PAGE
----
There was a time when Western horror routinely questioned religions and their followers. This heated subgenre criticized seemingly untouchable organizations at a time when others couldn’t do the same without reproach. Today, people are at more liberty to voice their concerns when it comes to religions, so something like Justin P. Lange’s The Seventh Day may not boost the same impact or cultivate the same interest as similar movies of the past. Lange’s second feature treads familiar ground partnering a cynical priest with an inexperienced one who, together, fight to save a possessed child. The movie does broach a hot-button issue regarding the Catholic Church, but it’s buried in a dull script.

In 1985, Father Louis (Keith David) and his apprentice Father Peter (Chris Galust) are exorcising a demon from a child when something terrible happens. Years later, Peter (Guy Pearce) still works for the Church as a disenchanted teacher to rookies like Vadhir Derbez’s Father Daniel. The protégé appears capable, but when he’s faced with his first exorcism, he’s all thumbs. Luckily, the incredulous yet practiced Peter is there to show Daniel the ropes. Neither of them is prepared for their next case though. A boy named Charlie Giroux (Brady Jenness) is accused of murdering his family, and the Church suspects he’s under the thrall of evil. To save Charlie, Daniel and Peter have to first uncover his “doorway” before they can close it.


The Seventh Day


Because The Exorcist seminally harnessed a unique and formative experience shared by many people, William Friedkin’s movie still resonates. Unfortunately, the movie’s influence was perhaps too great in view of the fact other filmmakers now use the film as a template with little variation. The Seventh Day is no exception as it has several of the criteria: a discouraged priest, a demonically possessed child with supernatural appearances and abilities, a Ouija board, and a climactic exorcism scene. Of course, having all of these elements doesn’t automatically devalue a movie, but in this one’s case, they don’t exactly help it stand out, either.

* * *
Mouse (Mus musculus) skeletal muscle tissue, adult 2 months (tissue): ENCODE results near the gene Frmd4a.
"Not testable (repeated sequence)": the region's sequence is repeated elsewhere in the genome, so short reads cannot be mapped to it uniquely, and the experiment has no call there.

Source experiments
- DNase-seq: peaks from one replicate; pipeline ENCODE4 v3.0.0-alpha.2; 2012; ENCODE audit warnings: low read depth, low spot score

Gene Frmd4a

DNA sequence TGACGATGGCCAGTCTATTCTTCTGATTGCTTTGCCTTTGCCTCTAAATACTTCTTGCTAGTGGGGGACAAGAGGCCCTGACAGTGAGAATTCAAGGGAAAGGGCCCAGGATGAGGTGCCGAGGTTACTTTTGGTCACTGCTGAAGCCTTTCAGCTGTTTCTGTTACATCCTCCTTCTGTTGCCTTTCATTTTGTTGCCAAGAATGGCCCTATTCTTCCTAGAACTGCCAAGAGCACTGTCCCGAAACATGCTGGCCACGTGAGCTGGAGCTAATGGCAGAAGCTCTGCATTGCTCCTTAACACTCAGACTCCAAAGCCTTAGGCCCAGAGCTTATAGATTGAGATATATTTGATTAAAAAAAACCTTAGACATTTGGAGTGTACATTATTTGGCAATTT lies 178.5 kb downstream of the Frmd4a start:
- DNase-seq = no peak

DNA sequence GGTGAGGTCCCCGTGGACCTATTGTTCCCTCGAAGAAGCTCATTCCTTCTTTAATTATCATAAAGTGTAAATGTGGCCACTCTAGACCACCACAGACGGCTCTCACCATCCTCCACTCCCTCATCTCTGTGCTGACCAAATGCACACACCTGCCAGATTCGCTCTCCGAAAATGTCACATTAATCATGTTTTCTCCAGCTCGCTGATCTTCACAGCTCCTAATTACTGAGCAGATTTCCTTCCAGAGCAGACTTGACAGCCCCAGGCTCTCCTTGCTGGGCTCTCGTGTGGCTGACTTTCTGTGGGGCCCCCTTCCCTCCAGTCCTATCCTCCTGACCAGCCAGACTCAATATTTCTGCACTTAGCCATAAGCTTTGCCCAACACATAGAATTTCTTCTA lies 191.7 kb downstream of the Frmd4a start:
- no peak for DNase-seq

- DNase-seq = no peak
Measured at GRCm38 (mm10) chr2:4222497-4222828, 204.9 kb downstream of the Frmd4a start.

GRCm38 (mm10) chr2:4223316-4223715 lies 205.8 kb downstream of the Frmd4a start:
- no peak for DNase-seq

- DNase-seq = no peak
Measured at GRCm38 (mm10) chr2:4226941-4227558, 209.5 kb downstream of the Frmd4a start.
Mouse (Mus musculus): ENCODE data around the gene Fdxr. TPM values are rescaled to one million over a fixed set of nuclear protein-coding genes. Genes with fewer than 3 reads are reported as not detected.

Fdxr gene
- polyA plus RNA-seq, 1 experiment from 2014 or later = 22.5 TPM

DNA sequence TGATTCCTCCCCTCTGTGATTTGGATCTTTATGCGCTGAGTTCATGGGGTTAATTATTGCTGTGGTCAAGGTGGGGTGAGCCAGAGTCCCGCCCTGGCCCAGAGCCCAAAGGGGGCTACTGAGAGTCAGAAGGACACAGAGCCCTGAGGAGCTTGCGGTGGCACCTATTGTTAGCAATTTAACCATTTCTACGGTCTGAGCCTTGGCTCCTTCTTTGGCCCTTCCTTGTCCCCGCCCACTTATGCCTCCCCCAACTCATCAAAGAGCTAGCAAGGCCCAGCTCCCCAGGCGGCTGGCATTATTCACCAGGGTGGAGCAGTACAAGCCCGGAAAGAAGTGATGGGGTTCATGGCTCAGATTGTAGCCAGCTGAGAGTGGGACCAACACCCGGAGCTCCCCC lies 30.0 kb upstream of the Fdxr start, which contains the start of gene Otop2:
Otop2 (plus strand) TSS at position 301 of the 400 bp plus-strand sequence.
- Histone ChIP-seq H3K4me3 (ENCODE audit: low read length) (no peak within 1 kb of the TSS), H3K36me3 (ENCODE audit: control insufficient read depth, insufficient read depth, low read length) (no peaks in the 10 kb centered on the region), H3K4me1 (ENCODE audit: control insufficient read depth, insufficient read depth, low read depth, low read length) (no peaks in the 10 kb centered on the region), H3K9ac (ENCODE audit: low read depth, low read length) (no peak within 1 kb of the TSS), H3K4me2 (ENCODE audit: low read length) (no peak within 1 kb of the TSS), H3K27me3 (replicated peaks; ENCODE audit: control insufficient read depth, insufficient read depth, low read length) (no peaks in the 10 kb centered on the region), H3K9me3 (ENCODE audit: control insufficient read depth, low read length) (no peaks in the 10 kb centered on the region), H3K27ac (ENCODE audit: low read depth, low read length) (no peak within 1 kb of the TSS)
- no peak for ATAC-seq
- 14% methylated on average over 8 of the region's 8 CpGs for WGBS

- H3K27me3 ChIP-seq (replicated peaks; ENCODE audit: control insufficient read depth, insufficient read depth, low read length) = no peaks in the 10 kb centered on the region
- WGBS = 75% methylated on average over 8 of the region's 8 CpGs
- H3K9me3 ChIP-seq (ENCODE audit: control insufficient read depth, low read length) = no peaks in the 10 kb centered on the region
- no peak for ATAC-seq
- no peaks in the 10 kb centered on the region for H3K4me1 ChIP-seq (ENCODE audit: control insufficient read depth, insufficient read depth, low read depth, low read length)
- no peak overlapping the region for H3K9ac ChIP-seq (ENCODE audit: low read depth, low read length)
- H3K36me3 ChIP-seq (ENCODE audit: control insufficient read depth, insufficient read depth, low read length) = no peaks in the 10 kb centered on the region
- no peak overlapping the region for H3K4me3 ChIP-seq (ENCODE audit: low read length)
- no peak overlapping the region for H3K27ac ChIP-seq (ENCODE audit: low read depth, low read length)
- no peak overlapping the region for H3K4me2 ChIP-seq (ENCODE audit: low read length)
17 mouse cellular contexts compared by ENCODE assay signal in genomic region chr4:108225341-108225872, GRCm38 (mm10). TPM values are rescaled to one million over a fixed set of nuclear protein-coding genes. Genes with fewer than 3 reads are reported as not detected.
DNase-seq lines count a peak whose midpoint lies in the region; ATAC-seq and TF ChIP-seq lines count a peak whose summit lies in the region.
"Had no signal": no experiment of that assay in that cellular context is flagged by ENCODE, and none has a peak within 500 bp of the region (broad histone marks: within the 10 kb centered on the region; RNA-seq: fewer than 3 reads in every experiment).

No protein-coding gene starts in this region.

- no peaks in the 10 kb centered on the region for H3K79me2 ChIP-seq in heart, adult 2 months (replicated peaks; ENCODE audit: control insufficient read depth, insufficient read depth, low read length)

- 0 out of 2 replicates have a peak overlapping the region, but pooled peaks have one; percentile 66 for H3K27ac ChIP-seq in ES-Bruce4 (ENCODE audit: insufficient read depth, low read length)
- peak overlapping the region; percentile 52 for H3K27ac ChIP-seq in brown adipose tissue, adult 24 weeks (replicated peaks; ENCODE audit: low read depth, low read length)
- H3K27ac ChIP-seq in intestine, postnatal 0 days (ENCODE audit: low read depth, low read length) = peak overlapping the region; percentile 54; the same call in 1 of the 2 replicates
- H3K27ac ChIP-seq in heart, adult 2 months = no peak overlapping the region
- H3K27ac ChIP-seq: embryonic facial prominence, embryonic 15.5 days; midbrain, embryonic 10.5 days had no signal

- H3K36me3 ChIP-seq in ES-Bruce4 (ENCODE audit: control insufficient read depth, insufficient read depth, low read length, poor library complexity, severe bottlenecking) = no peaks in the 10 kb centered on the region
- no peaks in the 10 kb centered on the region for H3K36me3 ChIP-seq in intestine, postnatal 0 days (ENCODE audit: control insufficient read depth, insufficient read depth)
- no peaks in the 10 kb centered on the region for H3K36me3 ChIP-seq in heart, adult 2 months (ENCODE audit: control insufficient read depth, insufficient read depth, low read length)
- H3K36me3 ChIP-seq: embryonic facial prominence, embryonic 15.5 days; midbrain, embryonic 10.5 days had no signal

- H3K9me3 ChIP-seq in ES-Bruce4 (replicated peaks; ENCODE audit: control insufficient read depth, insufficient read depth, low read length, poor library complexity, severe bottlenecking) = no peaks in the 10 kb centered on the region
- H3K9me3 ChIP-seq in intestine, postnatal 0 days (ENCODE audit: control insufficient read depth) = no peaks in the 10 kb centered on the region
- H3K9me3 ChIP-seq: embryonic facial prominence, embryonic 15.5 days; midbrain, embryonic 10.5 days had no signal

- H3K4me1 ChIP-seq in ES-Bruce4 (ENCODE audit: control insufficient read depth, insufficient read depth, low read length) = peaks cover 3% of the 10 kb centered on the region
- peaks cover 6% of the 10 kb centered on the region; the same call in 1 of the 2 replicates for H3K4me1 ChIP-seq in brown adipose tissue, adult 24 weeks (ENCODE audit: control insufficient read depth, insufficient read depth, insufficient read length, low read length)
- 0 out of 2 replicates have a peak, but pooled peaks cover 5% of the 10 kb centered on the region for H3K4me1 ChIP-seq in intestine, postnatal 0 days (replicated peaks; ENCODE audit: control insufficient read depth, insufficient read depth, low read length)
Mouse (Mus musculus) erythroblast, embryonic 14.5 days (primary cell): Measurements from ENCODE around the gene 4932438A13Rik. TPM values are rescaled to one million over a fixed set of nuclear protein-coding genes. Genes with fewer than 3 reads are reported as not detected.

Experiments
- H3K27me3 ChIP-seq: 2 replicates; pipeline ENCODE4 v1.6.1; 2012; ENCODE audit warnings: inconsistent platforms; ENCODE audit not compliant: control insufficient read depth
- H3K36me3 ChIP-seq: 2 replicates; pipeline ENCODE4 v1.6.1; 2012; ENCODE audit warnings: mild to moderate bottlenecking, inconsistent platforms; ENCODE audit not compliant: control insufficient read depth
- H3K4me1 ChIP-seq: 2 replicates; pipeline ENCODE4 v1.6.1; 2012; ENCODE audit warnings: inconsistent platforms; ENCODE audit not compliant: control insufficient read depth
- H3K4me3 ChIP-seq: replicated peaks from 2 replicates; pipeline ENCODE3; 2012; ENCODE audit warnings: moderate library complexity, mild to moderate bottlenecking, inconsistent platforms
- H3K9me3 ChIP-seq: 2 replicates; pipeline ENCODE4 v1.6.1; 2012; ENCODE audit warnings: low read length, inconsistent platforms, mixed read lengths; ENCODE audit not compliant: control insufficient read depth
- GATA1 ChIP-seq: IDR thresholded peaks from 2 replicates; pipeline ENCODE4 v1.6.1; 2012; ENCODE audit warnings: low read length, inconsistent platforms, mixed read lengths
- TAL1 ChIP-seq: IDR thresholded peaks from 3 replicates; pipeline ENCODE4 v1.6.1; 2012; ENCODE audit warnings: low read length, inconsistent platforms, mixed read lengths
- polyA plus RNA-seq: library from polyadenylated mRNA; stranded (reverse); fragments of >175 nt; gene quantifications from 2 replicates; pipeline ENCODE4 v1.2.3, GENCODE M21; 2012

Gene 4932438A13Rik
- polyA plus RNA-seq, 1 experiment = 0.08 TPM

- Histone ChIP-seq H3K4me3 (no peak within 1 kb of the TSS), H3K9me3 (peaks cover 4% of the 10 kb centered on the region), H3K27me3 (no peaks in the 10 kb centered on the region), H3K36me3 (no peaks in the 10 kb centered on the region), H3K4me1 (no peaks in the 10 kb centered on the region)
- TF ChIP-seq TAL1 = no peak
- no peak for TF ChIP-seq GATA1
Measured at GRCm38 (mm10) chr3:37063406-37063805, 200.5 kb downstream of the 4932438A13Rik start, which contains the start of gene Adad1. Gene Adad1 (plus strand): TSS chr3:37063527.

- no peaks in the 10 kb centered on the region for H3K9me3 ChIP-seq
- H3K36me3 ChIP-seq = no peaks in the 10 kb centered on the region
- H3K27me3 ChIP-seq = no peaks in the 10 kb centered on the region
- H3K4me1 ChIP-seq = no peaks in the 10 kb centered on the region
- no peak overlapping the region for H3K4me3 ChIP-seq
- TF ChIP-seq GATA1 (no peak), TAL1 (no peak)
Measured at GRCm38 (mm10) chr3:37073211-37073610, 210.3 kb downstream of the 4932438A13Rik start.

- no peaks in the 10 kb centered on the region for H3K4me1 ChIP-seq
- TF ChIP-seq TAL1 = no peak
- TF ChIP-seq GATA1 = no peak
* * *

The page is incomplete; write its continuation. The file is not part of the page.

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The Seventh Day does try to deviate from the formula when expressing how Charlie became possessed which still echoes Regan MacNeil‘s story in some respects. This passing condemnation of the Catholic Church protecting predators is something Lange doesn’t dig deeply enough into, yet there is no denying its purpose in the story. Had the movie ultimately focused more on that and less on the wearisome relationship between Peter and Daniel, maybe we would feel something other than apathy for every one of these thinly-written characters.



Those controlled by the unseen demon are imbued with special powers like levitation, telekinesis, and enhanced strength. So during the action-driven scenes peppered throughout the movie, you see Charlie and the other victims display these “gifts”. Besides teetering on the side of silly, these moments have a tendency to pull you out of the story. Maybe this was all done in a bid to show the graveness of the situation, but you might feel the opposite. No amount of showy violence or visual effects can make up for the uninspired plot.

A movie like The Seventh Day doesn’t stray too far from the good book of religious horror tropes. It does little to distinguish itself from the masses, and when it does get a chance to jump out, the film shrinks back into place and continues with a been-there-done-that narrative. There are two twists to be found here — one is obvious, the other is admittedly a surprise. Even so, everything else will be far too safe for anyone’s liking. The always talented Pearce makes the best of an unremarkable role, Derbez is oddly calm when considering the pandemonium he’s at the center of, and Stephen Lang doesn’t have a lot to do as the Archbishop.

The Seventh Day is a glaring example of presenting old ideas as new ones with little innovation to offset that fact. Given the more positive response to the director’s debut The Dark, though, we can only trust Lange’s next movie is a better representation of his talents.


The Seventh Day does try to deviate from the formula […but] No amount of showy violence or visual effects can make up for the uninspired plot.”


The Seventh Day arrives in theaters on March 26. Share your thoughts on the movie with the Nightmare on Film Street community over on TwitterRedditFacebook, and in the official Nightmare on Film Street Discord. Not a social media fan? Get more horror delivered straight to your inbox by joining the Neighbourhood Watch Newsletter.


The Seventh Day poster